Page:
An interesting detail in the Review-Journal's report on the couple who killed two cops, a shopper, and themselves in Las Vegas yesterday:
"The man told [a neighbor] he had been kicked off Cliven Bundy's ranch 80 miles northeast of Las Vegas while people from throughout the U.S. gathered there in protest of a Bureau of Land Management roundup of Bundy's cattle." Jessica Anderson, 27, said. She lived next door [to the killers].
As always with the first claims that bubble up after a high-profile shooting, you should take this with a grain of salt. Obviously, there's a bit of a telephone game going on here: One neighbor heard something from another neighbor who said he heard it from the shooter, who may or may not be reliable. For what it's worth, the paper reports that "the rancher's wife, Carol Bundy, said the shooting and the April standoff against the federal government were not linked"; it quotes her saying "I have not seen or heard anything from the militia and others who have came to our ranch that would, in any way, make me think they had an intent to kill or harm anyone." That isn't exactly a denial—it says nothing about whether the Vegas couple showed up at the ranch and was told by other activists to leave, which is what the man appears to have been claiming. I expect we'll see more detailed reporting on this in the next few days.
But if this is true, it reinforces a point about the dynamics of radical politics. As I've noted before when writing about the militia movement, violence on the far right often comes from hotheads who have been kicked out of the more mainstream militias. (Is "mainstream" the right word? It's all relative, I suppose.) When actual organizations talk up non-defensive violence, they are often isolated and despised within the larger militia milieu. Yet these divisions are frequently missed in public discussions of the issue, which often lump all the "extremists" together—and, as a result, look in the wrong places for terrorist threats. Even when analysts argue that lone wolves acting on their own are a more likely source of violence than militias acting as groups, there's a mistaken tendency to treat "radicalization" as the problem and to ignore all the cross-currents within a particular radical community. (J.M. Berger offers some strong arguments against that habit here.)
One last thought: I see The Washington Post is already tentatively tying this to other "slayings…linked to hate movements." So it's wise to remember the sociologist Joel Best's comment that "crime waves" often turn out to be "waves in media attention: they occur because the media, for whatever reason, fix upon some sort of crime, and publicize it." Shortly after Obama's election, a flood of stories suggested that right-wing violence was on the rise; a few years later, a study from the Combatting Terrorism Center at West Point indicated that incidents of that sort actually declined in that period. So don't assume that a new age of domestic terror is dawning. The Vegas killers seem to have believed they were the vanguard of an uprising, shouting "This is the start of a revolution!" before they opened fire. But I'm gonna go out on a limb and say they were wrong.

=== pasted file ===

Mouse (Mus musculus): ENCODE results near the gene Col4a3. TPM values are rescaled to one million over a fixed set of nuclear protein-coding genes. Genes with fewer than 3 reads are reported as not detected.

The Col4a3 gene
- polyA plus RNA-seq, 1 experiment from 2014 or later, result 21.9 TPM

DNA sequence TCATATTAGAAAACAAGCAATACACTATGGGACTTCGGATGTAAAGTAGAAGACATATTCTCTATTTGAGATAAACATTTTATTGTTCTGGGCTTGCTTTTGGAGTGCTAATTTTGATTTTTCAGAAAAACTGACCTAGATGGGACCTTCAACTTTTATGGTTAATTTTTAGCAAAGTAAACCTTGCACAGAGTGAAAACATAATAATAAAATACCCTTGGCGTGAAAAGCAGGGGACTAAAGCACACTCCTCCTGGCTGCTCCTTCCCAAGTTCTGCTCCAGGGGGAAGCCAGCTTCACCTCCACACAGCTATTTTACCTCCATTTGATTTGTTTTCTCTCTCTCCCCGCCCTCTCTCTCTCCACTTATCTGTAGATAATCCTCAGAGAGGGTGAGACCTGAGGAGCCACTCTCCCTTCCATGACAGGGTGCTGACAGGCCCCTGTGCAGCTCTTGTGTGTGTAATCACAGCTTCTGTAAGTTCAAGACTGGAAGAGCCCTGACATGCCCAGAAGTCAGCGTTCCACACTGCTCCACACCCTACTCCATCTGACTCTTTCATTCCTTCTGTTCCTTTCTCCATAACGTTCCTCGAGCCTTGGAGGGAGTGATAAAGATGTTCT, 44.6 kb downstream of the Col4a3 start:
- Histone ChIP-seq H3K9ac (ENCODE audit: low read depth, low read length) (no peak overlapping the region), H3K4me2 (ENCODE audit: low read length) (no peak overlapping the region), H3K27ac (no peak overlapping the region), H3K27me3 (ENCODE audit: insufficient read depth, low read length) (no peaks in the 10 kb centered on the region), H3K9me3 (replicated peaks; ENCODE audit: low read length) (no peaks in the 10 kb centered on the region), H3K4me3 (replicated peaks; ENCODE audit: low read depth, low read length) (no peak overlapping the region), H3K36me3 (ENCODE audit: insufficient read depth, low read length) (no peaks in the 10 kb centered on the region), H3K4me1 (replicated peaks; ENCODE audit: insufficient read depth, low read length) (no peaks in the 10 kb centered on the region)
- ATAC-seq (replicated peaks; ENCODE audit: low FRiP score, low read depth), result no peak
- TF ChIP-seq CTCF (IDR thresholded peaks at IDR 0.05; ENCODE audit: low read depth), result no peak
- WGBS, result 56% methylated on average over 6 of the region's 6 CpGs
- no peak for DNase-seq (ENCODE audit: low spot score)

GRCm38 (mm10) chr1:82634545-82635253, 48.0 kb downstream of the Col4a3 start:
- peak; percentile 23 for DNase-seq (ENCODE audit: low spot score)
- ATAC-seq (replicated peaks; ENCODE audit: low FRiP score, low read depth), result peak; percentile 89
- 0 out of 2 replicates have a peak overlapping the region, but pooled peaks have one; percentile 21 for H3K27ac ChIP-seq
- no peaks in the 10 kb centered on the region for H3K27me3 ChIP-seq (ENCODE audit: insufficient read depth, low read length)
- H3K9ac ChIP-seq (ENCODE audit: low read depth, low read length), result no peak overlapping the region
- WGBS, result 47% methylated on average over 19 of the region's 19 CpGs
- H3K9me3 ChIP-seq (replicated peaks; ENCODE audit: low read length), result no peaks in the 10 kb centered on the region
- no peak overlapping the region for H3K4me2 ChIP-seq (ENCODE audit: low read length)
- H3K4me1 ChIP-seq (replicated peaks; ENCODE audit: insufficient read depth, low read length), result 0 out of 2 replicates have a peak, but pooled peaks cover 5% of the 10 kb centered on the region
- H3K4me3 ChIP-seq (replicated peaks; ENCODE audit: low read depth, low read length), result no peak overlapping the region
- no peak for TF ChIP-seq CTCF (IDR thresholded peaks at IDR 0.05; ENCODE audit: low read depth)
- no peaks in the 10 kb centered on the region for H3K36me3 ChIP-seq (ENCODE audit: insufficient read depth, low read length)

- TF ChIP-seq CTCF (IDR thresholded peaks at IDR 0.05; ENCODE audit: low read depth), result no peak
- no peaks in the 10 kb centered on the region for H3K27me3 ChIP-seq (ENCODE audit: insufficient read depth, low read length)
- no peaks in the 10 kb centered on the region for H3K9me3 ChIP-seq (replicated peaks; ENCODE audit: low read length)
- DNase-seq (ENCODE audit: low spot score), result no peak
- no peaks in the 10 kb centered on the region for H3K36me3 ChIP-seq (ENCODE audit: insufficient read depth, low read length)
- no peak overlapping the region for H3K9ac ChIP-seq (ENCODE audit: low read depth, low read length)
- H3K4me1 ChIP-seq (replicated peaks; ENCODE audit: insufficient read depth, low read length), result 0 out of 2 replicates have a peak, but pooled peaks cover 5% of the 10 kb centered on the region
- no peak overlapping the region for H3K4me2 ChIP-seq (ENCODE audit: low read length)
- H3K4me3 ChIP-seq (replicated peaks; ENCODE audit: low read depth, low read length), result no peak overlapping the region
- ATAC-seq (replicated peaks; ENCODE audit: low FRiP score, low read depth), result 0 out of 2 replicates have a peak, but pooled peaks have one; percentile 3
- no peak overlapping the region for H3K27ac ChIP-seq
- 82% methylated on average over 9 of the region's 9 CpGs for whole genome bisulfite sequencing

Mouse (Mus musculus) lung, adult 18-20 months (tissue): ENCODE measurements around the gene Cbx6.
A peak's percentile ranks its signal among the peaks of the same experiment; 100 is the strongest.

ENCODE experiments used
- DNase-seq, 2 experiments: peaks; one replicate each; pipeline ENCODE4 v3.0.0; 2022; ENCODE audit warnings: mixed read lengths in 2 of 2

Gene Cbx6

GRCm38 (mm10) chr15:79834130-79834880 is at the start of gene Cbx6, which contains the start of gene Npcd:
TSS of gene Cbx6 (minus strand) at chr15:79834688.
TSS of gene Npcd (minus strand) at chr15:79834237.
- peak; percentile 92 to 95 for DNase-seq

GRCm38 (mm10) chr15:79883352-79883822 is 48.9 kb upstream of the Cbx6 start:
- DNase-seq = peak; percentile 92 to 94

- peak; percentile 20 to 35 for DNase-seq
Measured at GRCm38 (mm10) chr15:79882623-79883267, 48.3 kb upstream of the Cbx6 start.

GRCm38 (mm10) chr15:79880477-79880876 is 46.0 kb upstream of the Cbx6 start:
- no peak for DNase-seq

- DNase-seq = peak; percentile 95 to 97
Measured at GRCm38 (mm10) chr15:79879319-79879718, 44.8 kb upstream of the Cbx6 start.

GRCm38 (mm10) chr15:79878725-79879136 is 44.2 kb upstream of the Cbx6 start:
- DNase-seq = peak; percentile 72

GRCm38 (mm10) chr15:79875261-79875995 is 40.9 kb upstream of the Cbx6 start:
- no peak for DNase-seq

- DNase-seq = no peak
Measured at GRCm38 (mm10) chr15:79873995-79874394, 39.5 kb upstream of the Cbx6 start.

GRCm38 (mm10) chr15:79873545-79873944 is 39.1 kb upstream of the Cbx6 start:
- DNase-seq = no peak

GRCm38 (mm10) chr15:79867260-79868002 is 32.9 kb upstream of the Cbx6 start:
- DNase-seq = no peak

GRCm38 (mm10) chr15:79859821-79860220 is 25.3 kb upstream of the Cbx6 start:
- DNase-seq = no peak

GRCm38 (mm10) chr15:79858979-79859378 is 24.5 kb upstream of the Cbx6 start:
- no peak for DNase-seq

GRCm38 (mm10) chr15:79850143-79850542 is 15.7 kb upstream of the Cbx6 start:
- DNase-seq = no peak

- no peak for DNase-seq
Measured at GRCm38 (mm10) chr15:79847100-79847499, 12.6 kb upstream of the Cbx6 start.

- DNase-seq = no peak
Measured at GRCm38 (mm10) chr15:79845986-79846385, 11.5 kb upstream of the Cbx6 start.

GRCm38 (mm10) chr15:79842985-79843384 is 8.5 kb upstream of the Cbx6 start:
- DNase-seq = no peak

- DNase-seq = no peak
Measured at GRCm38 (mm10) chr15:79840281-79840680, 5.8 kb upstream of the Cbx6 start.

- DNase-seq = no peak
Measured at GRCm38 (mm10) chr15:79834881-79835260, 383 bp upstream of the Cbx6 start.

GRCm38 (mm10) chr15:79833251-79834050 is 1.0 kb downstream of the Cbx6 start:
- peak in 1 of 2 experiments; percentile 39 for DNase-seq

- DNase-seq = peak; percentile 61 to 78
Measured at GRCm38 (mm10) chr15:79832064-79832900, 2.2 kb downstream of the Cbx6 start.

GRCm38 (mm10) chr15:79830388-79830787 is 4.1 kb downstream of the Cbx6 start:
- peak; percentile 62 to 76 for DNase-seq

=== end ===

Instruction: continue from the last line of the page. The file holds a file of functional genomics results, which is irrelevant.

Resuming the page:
Update #2: In this Google Plus thread cross-posted from YouTube, the other shooter, Jerad Miller, explains his expulsion from the ranch:
I was out there but they told me and my wife to leave because I am a felon. They don't seem to understand that they are all felons now for intimidating law enforcement with deadly weapons. So don't tell you that they need people. We sold everything we had to buy supplies and quit our jobs to be there 24/7. How dare you ask for help and shun us dedicated patriots!
A later post in the thread is even more bitter. "Unlike all those loyal Nazis, I will not tolerate despotic rule over me and my family," he writes. "My family has bled for this nation and our freedoms and I will not let their sacrifice go unanswered without my own sacrifice. So let them call me a criminal. Let them smear my name all over the place. George Washington would be proud to stand shoulder to shoulder with me and my wife. Who cares what all these loyalists think." And in a different post, he says: "I was down there. I was shunned by my fellow patriots. Don't go there thinking you will be accepted."
Update #3: Yet more on why the Millers were kicked off the ranch, this time from the Bundys' point of view:
Cliven Bundy's son…told The Associated Press that Jerad and Amanda Miller were asked to leave his father's ranch after being there for a few days this spring.
He said that while details were still sketchy, the Millers' conduct was the problem. He called the couple "very radical" and said they did not "align themselves" with the protest's main issues.
"Not very many people were asked to leave," he said. "I think they may have been the only ones."